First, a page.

Emerald Ash Borer was first detected in North America in 2002. Since its accidental introduction from Asia, this invasive pest has killed untold millions of ash trees in forest, riparian, and urban settings. In some forests near the epicenter of the invasion in southeast Michigan, more than 99% of the ash trees with stems greater than 2.5 cm in diameter have been killed. All North American species of ash that the Borer has encountered to date are susceptible to varying degrees, including green ash, white ash, and black ash, which are the most widely distributed and abundant ash species in North America. It appears increasingly likely that the Emerald Ash Borer could functionally extirpate one of North America’s most widely distributed tree species, with devastating economic and ecological impacts. (Daniel A. Herms; Deborah G. McCullough, January 2014)
While the most common tree species in North America may be susceptible to the relatively new threat of Emerald Ash Borer infestation, there are a variety of ways we can react now to help reduce the environmental and economic damage that seems inevitable.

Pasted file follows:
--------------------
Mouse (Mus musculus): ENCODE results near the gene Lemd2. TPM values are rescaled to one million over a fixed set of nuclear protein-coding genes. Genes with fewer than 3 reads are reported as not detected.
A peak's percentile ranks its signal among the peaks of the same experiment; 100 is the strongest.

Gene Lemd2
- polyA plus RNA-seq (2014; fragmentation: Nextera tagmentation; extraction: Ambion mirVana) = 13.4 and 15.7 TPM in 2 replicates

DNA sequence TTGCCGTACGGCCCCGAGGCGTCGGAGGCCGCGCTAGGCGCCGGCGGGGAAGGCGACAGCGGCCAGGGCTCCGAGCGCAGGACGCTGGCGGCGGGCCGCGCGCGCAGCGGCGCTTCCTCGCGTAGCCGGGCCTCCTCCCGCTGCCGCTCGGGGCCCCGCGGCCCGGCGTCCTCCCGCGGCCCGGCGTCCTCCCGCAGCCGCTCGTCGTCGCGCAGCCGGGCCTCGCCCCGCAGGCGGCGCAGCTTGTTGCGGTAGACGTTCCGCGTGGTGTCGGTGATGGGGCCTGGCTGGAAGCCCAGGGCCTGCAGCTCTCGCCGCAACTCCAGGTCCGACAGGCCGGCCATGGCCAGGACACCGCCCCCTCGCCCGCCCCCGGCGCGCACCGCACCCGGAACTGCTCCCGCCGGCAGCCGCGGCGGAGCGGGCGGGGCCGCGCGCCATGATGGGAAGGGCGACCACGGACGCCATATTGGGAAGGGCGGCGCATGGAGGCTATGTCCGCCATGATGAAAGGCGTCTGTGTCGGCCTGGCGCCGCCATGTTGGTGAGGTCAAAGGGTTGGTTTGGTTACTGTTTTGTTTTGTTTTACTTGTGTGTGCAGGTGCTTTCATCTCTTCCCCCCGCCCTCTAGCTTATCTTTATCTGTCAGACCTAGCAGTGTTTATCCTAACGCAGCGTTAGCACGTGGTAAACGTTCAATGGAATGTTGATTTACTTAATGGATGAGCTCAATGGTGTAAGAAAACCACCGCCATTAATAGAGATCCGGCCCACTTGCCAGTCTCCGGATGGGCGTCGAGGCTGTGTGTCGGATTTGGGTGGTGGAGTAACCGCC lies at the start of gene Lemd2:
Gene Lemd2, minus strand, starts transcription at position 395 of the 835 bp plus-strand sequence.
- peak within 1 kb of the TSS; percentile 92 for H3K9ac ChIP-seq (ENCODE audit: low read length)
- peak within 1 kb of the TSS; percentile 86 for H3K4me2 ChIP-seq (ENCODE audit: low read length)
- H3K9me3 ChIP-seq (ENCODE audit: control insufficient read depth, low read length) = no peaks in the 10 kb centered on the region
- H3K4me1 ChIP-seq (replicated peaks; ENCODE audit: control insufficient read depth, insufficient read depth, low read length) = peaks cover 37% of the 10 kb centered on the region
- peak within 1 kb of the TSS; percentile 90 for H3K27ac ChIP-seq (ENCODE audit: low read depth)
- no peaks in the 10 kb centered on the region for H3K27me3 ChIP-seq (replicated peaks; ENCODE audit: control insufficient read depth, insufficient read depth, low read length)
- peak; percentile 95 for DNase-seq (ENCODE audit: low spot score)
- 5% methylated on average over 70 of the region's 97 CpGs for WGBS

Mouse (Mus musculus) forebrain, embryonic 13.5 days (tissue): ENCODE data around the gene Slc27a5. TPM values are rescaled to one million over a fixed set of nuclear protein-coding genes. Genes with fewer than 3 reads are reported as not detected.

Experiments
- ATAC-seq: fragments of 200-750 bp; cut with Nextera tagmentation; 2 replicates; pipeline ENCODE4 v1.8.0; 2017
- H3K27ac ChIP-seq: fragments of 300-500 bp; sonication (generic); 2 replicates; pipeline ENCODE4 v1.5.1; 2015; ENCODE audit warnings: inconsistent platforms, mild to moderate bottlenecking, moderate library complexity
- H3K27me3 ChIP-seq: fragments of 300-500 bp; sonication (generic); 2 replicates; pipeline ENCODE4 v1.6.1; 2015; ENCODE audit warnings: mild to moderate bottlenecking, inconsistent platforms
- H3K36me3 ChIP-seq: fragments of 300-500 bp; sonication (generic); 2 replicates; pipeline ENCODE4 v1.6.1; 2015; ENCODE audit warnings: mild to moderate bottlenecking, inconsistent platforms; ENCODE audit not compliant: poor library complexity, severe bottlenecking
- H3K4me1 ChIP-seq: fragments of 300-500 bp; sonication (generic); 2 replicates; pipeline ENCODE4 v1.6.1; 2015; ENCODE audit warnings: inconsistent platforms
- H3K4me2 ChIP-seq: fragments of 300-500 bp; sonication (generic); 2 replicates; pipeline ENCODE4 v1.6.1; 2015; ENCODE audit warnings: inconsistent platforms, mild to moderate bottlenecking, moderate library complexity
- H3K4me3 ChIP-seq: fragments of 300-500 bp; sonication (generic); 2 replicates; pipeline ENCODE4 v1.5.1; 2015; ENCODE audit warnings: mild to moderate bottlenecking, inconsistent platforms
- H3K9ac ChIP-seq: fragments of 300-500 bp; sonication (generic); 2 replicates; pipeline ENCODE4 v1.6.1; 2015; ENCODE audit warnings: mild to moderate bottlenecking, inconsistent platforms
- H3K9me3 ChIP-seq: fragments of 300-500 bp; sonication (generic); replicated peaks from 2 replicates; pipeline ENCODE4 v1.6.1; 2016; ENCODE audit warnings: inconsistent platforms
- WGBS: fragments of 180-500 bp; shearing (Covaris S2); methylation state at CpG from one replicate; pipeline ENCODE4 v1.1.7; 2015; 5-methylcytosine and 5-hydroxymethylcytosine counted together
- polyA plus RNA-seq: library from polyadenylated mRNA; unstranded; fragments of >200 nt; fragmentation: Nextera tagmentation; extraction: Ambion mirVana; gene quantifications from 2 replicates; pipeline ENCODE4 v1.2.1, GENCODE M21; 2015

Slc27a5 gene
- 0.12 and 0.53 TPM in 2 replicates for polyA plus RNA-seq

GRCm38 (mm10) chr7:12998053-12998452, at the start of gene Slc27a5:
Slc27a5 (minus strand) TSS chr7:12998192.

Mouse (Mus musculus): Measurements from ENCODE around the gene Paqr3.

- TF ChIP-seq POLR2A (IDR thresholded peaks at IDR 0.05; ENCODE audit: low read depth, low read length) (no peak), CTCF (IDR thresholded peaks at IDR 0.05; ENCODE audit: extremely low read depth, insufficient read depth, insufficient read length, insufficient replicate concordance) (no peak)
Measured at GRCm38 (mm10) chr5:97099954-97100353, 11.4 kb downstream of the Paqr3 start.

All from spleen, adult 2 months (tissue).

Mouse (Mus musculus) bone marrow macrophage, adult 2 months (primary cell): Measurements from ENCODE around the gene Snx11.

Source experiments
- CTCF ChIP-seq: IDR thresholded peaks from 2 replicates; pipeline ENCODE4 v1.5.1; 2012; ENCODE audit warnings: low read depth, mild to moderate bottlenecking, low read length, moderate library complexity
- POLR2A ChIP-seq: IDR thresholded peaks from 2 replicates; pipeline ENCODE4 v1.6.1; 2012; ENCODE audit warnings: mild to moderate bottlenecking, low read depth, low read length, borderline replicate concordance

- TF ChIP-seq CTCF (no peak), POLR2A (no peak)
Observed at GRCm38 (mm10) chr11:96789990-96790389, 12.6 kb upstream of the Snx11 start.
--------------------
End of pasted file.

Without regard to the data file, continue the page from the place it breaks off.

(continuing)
The first step in preparing for EAB is to accurately identify Ash trees in your community. The Michigan State University Extension has compiled an informative reference guide to aid in Ash Tree Identification.
Another helpful guide from MSU will help you to determine weather or not your trees may already be showing signs of infestation.
If the Ash trees on your property are unhealthy, you may want to consider replacement and/or removal. Be careful when removing your ash tree, as transportation of Ash debris over some boundaries is prohibited. Refer to this page for information on laws regarding Emerald Ash Borer and up to date on the resulting quarantine boundaries.
If your Ash trees are in healthy condition and provide the benefit of shade over hot Iowa summers, are essential for erosion prevention, or you just couldn’t bear to lose them, you may want to consider treatment options. Quality Care, the Nature Care Company can help protect your Ash trees from this invasive species.